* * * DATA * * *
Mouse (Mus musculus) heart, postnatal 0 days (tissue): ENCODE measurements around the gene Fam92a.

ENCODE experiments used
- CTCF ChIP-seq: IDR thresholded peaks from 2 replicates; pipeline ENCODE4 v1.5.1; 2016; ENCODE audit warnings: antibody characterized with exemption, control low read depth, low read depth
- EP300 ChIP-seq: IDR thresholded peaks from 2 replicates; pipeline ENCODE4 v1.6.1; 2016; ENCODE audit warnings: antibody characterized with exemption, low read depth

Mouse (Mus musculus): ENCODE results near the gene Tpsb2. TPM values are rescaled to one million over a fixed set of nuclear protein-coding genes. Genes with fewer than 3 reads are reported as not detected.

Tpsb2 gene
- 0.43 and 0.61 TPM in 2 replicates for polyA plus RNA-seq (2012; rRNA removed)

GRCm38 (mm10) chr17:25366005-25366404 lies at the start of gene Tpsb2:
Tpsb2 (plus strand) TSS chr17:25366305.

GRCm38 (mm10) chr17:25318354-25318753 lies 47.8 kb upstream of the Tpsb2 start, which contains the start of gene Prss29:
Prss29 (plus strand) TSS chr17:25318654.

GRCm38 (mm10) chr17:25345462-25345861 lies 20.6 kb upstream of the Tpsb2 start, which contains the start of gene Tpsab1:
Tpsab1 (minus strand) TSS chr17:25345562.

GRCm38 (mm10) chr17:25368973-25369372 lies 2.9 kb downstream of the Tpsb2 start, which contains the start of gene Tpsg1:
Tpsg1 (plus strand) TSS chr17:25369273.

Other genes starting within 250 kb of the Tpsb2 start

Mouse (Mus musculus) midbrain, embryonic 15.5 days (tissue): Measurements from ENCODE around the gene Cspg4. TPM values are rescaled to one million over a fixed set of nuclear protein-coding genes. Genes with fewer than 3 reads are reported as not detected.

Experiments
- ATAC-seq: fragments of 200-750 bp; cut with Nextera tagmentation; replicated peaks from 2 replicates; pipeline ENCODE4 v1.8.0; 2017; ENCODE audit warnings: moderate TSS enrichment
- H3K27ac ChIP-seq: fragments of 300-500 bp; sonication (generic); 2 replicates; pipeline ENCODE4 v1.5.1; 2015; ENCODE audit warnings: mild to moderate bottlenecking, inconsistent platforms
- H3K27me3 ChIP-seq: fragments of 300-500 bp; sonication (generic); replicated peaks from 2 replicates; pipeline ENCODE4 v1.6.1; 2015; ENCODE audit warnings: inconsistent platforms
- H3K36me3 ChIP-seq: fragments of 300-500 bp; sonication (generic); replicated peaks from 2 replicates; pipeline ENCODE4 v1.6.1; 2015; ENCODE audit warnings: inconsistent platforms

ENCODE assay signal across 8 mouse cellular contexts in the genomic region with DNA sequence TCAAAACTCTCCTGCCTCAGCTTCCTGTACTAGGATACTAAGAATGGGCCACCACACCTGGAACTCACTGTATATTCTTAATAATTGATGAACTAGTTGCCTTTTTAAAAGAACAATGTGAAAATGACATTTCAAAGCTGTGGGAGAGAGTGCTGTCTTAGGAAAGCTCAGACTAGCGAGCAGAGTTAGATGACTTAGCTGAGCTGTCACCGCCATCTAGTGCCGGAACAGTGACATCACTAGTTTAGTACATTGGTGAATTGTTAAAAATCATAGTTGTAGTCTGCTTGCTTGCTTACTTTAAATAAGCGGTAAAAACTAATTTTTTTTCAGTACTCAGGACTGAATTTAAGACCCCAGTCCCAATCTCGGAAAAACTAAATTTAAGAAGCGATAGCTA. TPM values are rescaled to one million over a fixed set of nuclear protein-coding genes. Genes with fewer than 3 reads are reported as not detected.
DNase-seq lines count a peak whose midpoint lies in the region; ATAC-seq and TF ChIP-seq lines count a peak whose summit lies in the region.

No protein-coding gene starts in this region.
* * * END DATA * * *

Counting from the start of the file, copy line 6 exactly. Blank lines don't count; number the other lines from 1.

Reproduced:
Tpsb2 gene